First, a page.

Bidding Wars are Back...

A recent survey conducted by Harris Interactive this week reveals a dramatic reversal in previous years' buyers' market status. A current lack of inventory is producing a surplus of offers in many markets, giving brokers and REALTORS a welcome opportunity to help sellers off the fence and into the market with confidence.
 

The real estate leader's spring home selling survey, conducted online among 2,058 U.S. adults (18+) in May, 2013, revealed that 33 percent of people currently searching for a home have been on the hunt for more than a year, and that the vast majority of them are willing to negotiate with sellers and make compromises to find their next home. In particular, prospective homebuyers are willing to compromise on popular amenities and their home's location.

From Florida to California, leading brokers in real estate hot spots we spoke to this week supported these findings.

 

"In Florida, we have been experiencing very tight inventory and in some markets less than 3 month's supply," said Rei L. Mesa, president and CEO of Prudential Florida Realty. "The lack of inventory and positive consumer confidence is driving multiple offers on the available resale inventory. The residential rental markets are at near record low vacancies with rental rates increasing. Approximately 30-40% are all cash deals

Across the country in the Bay Area, Ed Krafchow, chairman of the board for Better Homes and Gardens Real Estate Mason-McDuffie, tells a similar story.

 

Since the decline of the housing market in 2006, many would-be sellers refrained from putting their homes on the market due to reservations about decreases in home values, and as the real estate market recovers, the number of homes available for sale remains a challenge for the industry.

According to the survey, listed inventory in April is approximately 14 percent below one year earlier, which underscores the dramatic reversal of the previous years' buyers' market status. With an increase of buyers coming into the market, the lack of available homes for sale has presented challenges for first-time and move-up homebuyers.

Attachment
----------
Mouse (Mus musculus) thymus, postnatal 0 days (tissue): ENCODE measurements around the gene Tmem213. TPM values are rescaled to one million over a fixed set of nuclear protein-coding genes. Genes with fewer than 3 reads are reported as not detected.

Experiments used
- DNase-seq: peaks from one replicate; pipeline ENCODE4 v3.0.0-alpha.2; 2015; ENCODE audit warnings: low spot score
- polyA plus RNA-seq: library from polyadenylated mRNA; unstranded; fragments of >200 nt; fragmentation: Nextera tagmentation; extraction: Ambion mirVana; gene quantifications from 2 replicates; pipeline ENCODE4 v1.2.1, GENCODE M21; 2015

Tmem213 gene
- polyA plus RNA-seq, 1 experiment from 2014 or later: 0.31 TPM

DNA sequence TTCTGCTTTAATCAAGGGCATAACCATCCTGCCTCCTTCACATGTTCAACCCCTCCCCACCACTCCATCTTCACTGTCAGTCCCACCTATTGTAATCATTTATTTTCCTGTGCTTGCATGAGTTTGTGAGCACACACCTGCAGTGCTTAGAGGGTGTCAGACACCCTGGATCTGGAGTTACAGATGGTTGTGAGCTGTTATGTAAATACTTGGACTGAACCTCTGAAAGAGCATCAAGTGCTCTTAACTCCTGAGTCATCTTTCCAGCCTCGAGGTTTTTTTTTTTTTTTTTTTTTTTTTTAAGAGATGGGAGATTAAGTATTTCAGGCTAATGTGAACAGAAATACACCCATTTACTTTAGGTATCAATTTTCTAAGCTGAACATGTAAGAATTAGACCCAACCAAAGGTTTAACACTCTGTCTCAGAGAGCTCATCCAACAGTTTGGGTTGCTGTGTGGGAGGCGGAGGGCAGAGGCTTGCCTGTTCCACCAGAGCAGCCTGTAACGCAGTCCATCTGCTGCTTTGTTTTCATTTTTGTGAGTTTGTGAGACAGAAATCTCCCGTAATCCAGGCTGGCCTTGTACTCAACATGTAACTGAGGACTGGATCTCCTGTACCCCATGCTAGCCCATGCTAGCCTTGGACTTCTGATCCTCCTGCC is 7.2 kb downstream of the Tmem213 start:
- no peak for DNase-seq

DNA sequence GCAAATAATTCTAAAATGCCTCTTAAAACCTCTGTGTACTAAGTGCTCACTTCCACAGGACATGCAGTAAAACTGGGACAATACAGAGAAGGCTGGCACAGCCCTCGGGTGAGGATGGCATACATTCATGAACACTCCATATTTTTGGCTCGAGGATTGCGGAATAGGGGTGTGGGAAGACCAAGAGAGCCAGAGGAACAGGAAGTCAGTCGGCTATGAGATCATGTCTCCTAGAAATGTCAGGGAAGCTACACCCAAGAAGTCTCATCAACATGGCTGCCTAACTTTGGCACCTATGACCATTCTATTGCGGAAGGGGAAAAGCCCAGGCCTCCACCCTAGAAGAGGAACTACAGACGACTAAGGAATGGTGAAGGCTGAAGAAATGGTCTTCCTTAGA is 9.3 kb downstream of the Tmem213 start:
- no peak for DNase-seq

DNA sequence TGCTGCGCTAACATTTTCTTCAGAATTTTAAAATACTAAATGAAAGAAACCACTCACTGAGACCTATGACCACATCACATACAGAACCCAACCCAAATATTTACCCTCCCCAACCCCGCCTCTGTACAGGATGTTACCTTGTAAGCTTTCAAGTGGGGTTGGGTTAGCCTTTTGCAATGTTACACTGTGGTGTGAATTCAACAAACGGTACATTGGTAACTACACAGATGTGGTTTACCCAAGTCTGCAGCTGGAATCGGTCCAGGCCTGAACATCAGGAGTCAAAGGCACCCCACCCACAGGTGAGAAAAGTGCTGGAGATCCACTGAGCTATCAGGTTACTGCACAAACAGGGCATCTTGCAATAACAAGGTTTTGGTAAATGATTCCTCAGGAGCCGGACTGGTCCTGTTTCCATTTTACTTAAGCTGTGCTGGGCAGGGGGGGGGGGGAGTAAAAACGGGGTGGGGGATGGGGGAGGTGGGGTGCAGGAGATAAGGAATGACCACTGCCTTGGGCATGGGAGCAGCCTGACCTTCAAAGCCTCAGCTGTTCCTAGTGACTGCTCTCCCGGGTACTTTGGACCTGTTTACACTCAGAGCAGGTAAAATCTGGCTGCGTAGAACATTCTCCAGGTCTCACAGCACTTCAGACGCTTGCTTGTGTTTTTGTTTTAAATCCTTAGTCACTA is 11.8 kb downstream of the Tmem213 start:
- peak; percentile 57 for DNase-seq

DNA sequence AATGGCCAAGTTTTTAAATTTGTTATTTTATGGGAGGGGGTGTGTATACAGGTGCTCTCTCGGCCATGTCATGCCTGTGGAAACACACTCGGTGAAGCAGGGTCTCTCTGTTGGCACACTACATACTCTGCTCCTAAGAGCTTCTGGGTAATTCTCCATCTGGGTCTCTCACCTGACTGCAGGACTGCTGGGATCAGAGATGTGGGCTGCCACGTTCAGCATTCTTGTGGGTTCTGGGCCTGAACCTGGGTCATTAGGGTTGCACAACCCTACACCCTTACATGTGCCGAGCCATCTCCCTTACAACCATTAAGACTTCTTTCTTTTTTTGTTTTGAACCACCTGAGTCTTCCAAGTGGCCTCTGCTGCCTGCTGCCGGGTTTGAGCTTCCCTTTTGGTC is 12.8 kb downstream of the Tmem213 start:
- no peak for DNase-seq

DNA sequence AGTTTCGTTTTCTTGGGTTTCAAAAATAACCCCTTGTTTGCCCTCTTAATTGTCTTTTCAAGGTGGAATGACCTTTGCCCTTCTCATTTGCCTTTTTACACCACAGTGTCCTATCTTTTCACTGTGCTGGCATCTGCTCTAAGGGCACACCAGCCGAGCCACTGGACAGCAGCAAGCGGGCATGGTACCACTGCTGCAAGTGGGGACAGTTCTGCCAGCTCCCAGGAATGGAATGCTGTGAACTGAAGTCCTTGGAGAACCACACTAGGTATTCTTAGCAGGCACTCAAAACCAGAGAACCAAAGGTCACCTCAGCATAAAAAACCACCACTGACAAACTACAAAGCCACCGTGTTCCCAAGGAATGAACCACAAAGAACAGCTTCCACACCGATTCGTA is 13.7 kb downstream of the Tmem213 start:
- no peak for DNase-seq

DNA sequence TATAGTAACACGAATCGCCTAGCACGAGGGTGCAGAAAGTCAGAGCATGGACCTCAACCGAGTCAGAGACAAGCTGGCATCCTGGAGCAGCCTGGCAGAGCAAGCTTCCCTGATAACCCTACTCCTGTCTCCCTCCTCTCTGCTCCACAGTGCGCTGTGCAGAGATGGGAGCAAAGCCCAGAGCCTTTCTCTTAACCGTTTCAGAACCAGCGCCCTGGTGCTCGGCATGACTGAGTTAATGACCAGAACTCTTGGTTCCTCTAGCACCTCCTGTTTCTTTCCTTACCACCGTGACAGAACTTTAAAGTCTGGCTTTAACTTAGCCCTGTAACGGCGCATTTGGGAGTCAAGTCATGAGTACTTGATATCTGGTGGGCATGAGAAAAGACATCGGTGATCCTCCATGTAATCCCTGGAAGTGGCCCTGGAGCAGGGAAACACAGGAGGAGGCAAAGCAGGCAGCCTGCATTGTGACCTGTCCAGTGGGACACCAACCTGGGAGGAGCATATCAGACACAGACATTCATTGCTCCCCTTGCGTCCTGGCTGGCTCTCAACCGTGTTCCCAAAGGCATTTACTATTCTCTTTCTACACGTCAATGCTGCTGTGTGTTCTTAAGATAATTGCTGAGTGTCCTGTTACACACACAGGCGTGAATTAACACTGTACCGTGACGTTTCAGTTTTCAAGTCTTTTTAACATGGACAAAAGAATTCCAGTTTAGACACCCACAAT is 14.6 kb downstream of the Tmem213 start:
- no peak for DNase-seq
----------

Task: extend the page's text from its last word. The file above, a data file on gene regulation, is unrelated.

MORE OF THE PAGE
Today, the recovery in housing continues to gain momentum, and with so many buyers in the market who are competing for so few available homes, it is a great time for sellers to speak with a real estate professional about the advantages of listing their home now. 

 

"The first quarter is never the quarter to judge inventory because it's always the worst quarter
it's not our season. The best season for housing is the second and third quarter when the most activity occurs," said Smith in a May 10 interview with Lou Dobbs on Fox Business News. "That said, inventory is up about 9 percent since January so it's doing what it should be doing. And it's coming back into market as new inventory-builders are building so that's adding new inventory. Underwater equity homes now are suddenly no longer underwater in their equity or at least a high percentage of them. They're coming back into the market as new inventory and just the seasonal swing of business is coming back into the market as inventory. So inventory will correct. There's more than enough demand to meet that inventory need and price is reacting to that.

 

 

The Exit Realty spring selling survey revealed there are plenty of serious buyers in the market who are actively making offers, but due to low inventory and many houses receiving multiple offers, bidding wars are becoming more common.

According to the survey:

 

- 33 percent of those searching for a home say they have been at it for over a year, while 67 percent have been searching for up to a year.

 

- Offers are being made, but not many are accepted: 42 percent of those searching for homes have made an offer in the past six months yet only 11 percent have had their offers accepted.

 

Current homeowners looking to buy are more than twice as likely to have their purchase offer accepted as those who rent (15 percent vs. 6 percent). However, renters are nearly three times as likely as homeowners to report that they made an offer but couldn't agree on price (14 percent vs. 5 percent).

 

The recovery has transformed the mindset of many buyers and sellers who grew accustomed to the buyers' market we saw for years. Right now, we're in a situation where buyer confidence is building back up and demand is strong. As our survey indicates, sellers are now in a more favorable position to demand a close to list price sale. 

 

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